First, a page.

The congregation was founded in 1954 as the Unitarian Fellowship of Tuscaloosa, during troubled times in the country and Alabama. It immediately found itself in the midst of the civil rights movement.
In 1956 two African American women were admitted to the University of Alabama. They were not allowed to live on campus but invited to attend classes. Only one of the students, Autherine Lucy, enrolled in classes. The fellowship’s president, George W. DeSchweintz, invited Ms. Lucy to attend services as a show of support in the face of racial prejudice. She did attend and the service proceeded without incident. However this event made the newspapers and caused quite a stir in town.
In the days following Ms. Lucy’s admission riots broke out on campus and throughout the city. Members of the Ku Klux Klan roamed the campus in red hoods and carrying baseball bats the day after the service. The KKK burned crosses on the University President’s yard and threatened bomb scares. At one point the car in which Miss Lucy was riding was surrounded by a mob, and she barely managed to escape with her life.These riots led the University to suspend her from the school for her own safety.
The Fellowship was divided on her attendance at the fellowship and at the university. Some members pushed for a petition to reinstate her at the school. The petition failed. Membership and attendance dropped drastically and continued to drop for the next several years.
In the early 1960s the fellowship discussed disbanding, but during the mid to late-60s membership began to grow again, particularly following Governor Wallace’s “stand in the schoolhouse door,” and the successful integration of the University of Alabama. During this time there was heated discussion about the freedom riders coming to Alabama to register Black voters. Should members of the church offer them home hospitality? There was concern for the safety of members’ homes. Longtime member Gene Byrd believes some members did offer home hospitality but does not recall who those members might have been.
In March 1965 Unitarian minister James Reeb was killed after he and hundreds of other ministers responded to a call from Rev. Dr. Martin Luther King to join in a voter registration march in Selma, Alabama. Members from this congregation participated in the voter registration march and attended the memorial service in Selma.
In the 1970s, member Betty Mego at the request of the Unitarian Universalist Service Committee began advocating for the fellowship, now the Unitarian Universalist Fellowship, to affiliate with the Southern Student Project. This project was a student exchange program where Black students from Tuscaloosa would go to State College, Pennsylvania to attend school. This project met harsh resistance by the fellowship. She writes in a letter dated May 1970 to Antoinette Holl of State College, “There is not the slightest doubt in my mind that this (the $100) represents ‘a generous contribution and all that is really necessary’ in the minds of several members of our UUA group. Strange revelations have been surfacing.” The fellowship refused to affiliate officially.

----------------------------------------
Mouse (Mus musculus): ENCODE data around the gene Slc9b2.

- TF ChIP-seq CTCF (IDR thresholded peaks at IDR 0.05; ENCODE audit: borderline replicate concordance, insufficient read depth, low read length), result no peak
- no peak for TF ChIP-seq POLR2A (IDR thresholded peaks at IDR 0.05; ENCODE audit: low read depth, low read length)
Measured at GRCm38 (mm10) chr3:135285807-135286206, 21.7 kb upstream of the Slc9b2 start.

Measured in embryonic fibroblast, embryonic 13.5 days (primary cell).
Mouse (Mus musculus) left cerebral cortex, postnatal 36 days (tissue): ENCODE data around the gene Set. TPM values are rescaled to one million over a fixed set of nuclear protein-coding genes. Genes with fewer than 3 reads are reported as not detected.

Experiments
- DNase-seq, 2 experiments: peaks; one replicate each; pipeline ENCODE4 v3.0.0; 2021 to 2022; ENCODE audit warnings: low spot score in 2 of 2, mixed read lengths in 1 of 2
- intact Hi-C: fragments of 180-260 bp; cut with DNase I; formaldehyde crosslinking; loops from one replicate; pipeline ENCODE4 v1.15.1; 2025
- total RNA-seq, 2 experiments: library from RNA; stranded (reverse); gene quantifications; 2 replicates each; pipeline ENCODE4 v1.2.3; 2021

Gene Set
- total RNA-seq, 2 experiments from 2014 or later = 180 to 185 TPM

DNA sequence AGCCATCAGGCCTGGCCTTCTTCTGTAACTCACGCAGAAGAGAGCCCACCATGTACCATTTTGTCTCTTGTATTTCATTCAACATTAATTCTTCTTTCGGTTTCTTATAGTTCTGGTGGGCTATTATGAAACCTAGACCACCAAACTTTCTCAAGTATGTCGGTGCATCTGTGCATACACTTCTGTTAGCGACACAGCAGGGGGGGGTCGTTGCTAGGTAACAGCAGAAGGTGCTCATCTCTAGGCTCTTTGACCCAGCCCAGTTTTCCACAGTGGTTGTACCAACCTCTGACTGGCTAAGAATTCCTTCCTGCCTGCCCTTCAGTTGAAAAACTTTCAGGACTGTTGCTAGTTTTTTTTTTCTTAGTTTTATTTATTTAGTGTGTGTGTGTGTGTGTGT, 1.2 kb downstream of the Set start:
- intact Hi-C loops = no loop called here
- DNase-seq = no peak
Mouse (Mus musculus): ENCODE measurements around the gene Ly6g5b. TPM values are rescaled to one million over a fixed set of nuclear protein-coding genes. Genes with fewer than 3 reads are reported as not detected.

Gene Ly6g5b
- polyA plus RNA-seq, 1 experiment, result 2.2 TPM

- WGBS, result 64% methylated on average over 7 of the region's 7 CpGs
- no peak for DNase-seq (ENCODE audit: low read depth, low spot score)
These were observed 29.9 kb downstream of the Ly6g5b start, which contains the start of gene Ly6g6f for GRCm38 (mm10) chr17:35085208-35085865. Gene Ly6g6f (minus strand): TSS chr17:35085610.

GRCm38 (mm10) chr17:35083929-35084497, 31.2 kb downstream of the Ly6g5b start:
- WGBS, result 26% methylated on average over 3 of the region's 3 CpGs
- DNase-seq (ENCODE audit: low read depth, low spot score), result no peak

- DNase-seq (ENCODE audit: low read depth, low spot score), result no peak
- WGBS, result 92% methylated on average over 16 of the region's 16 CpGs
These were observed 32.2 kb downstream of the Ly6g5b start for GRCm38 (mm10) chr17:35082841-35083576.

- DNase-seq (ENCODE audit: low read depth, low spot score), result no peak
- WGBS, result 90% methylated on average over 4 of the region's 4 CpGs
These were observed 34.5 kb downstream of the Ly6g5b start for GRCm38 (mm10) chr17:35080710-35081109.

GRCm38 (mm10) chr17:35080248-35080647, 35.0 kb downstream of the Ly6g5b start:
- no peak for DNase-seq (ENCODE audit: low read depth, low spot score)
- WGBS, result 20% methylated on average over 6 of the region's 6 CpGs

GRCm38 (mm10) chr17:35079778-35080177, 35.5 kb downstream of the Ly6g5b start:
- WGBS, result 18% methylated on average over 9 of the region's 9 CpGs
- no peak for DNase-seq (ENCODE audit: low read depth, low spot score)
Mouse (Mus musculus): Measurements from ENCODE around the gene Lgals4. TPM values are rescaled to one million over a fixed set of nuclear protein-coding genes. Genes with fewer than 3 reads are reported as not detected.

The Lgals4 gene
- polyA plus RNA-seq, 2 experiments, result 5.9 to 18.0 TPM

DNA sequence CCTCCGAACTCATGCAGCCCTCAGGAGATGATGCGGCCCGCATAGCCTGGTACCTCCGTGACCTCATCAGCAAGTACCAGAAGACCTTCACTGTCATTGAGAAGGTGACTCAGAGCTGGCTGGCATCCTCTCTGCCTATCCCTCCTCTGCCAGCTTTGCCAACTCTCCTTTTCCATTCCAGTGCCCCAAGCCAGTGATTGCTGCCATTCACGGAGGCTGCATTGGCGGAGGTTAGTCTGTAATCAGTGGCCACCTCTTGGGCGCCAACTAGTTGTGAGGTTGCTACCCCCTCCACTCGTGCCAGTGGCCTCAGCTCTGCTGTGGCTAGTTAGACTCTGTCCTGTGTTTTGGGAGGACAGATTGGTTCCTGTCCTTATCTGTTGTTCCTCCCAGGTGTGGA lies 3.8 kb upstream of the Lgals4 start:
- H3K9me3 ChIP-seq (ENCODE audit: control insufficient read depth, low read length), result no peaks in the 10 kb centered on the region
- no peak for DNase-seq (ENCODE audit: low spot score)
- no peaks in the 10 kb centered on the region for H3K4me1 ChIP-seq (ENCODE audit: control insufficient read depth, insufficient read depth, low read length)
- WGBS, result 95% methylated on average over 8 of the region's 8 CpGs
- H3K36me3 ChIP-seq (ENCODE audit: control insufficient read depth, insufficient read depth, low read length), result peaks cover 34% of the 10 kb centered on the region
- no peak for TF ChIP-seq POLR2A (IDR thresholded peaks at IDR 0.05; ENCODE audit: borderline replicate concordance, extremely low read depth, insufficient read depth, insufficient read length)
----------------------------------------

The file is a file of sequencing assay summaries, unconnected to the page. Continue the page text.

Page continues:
During this time, Rev. Carl Bretz arrived to work at Bryce Hospital. He served as president of the board and with his leadership strengthened the fellowship and it began to grow once again. The congregation brought in Rev. AJ Matill as its first part time minister in 1979. During his tenure began one of our longest running traditions, the annual Halloween picnic at Moundville which continues today. When Rev. Matill moved on, Rev. Bretz served as part time minister until 1989. One of his outreach activities, Meals on Wheels, continues to this day,
The fellowship met in a variety of rented locations. The longest residence was at the Hillel Center on the UA campus, but they also met at the YMCA and briefly at the Masonic Lodge, before purchasing the current property on New Watermelon Road and building the church, which opened in January 1992.
The congregation was served by a series of part time ministers: Revs. Michael Seider, Joan Armstrong, Barbara Jamestone, Chris Brownlee, Jeff Jones, and Jennifer Innis. Rev. Innis served as the congregation’s first full time interim minister. In 2001 the congregation called the Rev. Michael Thompson as its first full time settled minister. During this time the organization voted to change its name to the Unitarian Universalist Congregation of Tuscaloosa.
In 2006, following a series of arsons of Black churches in rural west Alabama, many persons throughout the country mobilized to support and rebuild the burned churches. The Congregation supported this outreach by providing transportation and home hospitality.
In 2008, Rev. Fred L Hammond came on as a consulting minister on a part time basis. The congregation began to grow again. In April of 2011 an E-4 tornado ripped through Tuscaloosa. Seven member families lost homes in the tornado. The UU Trauma Response Ministry team came to assist the congregation in recovery. Congregations across the nation sent cards and financial support to assist our families.
Also that year, Rev. Hammond was arrested at the state capitol in protest of HB 56, Alabama’s anti-immigrant law. In 2012, the congregation provided home hospitality and meeting space to the Undocubus, a mobile immigrant education program.
In 2013, the congregation called Rev. Hammond as its full time settled minister. He served until 2018 and was succeeded by Rev. Ruth Vann Lillian, our current minister.
In recent years the Congregation has continued its focus on social justice initiatives. The Congregation contributes one half of its offering plate each Sunday to a worthy nonprofit organization. It has provided financial and/or logistical support to several nascent organizations, including Move To Amend, Druid City Pride, The Peoples Loan Project, and others. We continue a now thirty-year commitment to Meals on Wheels.